Lot 5 farm situate in the townlands of Islandkelly and Lower Ballymacward, containing 49 acres, 3 roods and 7 perches, statute measure or thereabouts held in fee-simple subject to a termiable annuity to the Irish Land Commission, reduced as from 1st November, 1903, to £17 4s 8d and further educible.

Lot 6 farm situate in the townland of Lower Ballymacward, containing 30 acres 1 rood, statute measure or thereabouts, held in fee-simple, subject to a payment of a terminable annuity to the Irish Land Commission, reduced as from 1st November, 1903, to £11 4s 4d, and further reducible.

the foregoing lands are of superior quality, extra well watered, drained and fenced. The fields are large and there is easy access from the County Roads.

The lands have been in grass for upwards of 50 years, and are well known as among the best grazing lands in the North of Ireland.

All the buildings are slated, substantially built and in good repair.

The Knockcairn farms are situate 9 miles from Belfast, 8 from Antrim, and 3 from Crumlin and Glenavy, and the Stoneyford farms are situate 8 miles from Belfast, and 5 from Lisburn.

Terms – £20 per cent deposit on each lot, and Auction Commission to be paid at time of sale.

For title and conditions of Slae & 2., apply to
Wheeler & McCutcheon, solicitors, Wellington Place, Belfast.

Ferguson & Harvey, auctioneers and valuers, Belfast; Lisburn and Ballyclare.

Gilbert Harkness’ Farms for Sale

The following extract is from the Lisburn Herald dated 20th January 1917.

Fourscore, Glenavy
Sale of Valuable freehold Farms

I am instructed by Mr. Gilbert Harkness to sell by auction at my mart, 24, Arthur Street, Belfast on Friday 2nd February 1917 at one o’clock his two farms as follows:-

Lot 1 – farm situate in the townland of Ballymoneymore, containing 61 acres 3 roods 19 perches, statute, held in fee-simple free of all rent.

Lot 2- Farm in same townland, containing 35 acres, 3 roods, 19 perches, statute also held in fee-simple, free of all rent.
There is a large shed 48ft x 36ft, absolutely complete, whilst a second shed adjoining, 98ft x 28ft, is in the course of erection. Part of the lands comprising about 33 acres, is in stubble (a portion ploughed) and the remainder is in pasture for upwards of a century. The land, which is rich Loam Soil, is thoroughly drained and capable of producing splendid crop. The farm is bounded on the one side by the Glenavy River, and on the other by the Fourscore and Knockcairn Roads. It is situate about 9 miles from Belfast, and a short distance from Glenavy and crumlin.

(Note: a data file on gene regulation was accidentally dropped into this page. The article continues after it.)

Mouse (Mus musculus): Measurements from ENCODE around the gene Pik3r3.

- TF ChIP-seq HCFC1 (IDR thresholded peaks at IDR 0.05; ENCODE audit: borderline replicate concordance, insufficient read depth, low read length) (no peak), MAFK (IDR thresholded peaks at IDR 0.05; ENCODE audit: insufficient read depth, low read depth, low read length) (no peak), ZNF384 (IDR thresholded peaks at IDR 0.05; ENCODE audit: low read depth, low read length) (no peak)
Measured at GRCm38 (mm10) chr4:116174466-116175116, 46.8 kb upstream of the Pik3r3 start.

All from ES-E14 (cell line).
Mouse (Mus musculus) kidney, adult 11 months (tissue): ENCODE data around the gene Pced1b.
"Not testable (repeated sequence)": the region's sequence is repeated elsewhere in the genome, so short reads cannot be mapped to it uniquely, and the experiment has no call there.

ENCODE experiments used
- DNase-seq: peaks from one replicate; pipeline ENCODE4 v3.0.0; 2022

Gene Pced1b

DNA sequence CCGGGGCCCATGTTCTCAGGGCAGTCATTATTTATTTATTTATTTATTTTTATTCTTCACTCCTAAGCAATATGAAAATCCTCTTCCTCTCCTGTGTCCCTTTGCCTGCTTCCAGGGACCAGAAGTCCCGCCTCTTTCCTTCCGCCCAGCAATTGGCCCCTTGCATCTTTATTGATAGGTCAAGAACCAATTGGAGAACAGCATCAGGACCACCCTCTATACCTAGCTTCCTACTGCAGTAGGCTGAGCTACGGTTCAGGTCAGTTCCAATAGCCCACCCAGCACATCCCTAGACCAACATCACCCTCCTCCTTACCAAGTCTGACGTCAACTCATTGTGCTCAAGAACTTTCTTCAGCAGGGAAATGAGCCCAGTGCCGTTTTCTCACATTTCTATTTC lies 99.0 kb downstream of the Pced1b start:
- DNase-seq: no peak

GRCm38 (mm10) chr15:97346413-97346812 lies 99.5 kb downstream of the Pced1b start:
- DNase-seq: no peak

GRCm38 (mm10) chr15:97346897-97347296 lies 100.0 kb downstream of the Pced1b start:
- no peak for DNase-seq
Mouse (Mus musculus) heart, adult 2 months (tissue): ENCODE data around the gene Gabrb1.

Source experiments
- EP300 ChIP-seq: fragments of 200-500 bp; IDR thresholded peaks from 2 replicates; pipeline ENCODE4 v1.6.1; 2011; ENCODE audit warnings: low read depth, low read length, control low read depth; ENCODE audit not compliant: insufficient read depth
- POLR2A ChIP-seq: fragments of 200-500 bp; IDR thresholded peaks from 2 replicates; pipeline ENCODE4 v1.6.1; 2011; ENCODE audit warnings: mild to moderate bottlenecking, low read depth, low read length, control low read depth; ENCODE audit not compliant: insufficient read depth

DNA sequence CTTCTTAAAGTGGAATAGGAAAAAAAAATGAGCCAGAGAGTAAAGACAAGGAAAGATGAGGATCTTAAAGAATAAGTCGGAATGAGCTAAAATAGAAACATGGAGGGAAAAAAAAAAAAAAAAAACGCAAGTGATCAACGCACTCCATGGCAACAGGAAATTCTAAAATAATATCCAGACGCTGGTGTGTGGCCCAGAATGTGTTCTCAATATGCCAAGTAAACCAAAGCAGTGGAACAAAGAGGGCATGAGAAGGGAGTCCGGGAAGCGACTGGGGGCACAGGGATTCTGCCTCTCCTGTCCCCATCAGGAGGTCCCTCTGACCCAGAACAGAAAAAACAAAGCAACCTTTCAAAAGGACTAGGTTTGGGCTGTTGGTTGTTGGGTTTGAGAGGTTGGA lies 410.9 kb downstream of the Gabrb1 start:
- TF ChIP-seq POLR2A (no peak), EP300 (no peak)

For full particulars as to title & c., apply to
Thomas McKinty, solicitor
Royal Avenue, Belfast,
W.S. Harvey auctioneer, Belfast & Lisburn

by The Digger

I have often heard the story of local children in the district stepping off a local bus onto a "bing" of stones in a stone recess at the side of the road. This occurred about sixty years ago. When the story was first related to me the word "bing" grabbed my attention.

According to the 1930 edition of Chambers Scots Dialect Dictionary the word refers to "a crowd, a heap or pile." The word now appears to have slipped from the vocabulary of the younger generation. I have heard the word used locally when referring to a pile of stones, sand or wood. Former generations referred to the "potato-bing" The famous bard, Robbie Burns, himself used the phrase in "The Bings of Ayr" – "Potatoe-bings are snugged up frae skaith…."

In 1842 Ann and Jane McBride from the Moira area were arrested and brought before Downpatrick Crown Court for the alleged theft of a quantity of potatoes believed to have been taken from what was referred to as a "potato-bing." It was reported that these ladies were obliged to commit the act out of distress and hunger. They were imprisoned for three months and given hard labour. It would not be the only court where the word bing appeared. In June 1898 a resident of Ballinderry, County Antrim appeared before Lisburn Magistrates Court charged with an alleged stabbing. A police officer told the court that when he interviewed and subsequently cautioned the accused, he replied that the complainant had "fell out with him at the Lime Kiln" and threw him on "a bing of stones" and struck him on the face.